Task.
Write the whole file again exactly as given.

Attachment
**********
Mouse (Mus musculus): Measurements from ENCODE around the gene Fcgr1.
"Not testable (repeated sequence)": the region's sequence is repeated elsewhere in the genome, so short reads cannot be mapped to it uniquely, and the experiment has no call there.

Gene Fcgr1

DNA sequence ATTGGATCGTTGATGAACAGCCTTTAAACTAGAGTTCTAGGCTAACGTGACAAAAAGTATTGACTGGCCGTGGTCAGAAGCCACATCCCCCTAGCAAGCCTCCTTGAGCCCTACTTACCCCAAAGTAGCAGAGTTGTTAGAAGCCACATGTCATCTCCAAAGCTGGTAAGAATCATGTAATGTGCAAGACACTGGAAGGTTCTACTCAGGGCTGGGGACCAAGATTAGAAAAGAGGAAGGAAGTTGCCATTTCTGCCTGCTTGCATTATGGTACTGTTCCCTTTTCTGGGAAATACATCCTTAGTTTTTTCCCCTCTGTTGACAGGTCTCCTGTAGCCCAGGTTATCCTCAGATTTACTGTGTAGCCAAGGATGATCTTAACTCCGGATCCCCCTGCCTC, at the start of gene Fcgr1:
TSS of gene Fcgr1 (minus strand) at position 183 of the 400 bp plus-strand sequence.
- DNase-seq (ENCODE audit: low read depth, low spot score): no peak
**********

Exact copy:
Mouse (Mus musculus): Measurements from ENCODE around the gene Fcgr1.
"Not testable (repeated sequence)": the region's sequence is repeated elsewhere in the genome, so short reads cannot be mapped to it uniquely, and the experiment has no call there.

Gene Fcgr1

DNA sequence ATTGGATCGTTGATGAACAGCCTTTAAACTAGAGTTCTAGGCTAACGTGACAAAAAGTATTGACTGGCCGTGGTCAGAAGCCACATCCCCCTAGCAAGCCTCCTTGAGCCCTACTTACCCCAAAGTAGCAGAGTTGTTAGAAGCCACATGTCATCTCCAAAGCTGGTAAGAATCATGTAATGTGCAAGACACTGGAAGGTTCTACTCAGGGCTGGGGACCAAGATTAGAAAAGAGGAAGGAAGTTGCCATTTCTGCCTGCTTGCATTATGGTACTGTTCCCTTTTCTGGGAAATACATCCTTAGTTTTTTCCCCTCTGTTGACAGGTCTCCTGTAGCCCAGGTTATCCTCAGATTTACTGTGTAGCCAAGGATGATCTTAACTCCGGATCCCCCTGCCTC, at the start of gene Fcgr1:
TSS of gene Fcgr1 (minus strand) at position 183 of the 400 bp plus-strand sequence.
- DNase-seq (ENCODE audit: low read depth, low spot score): no peak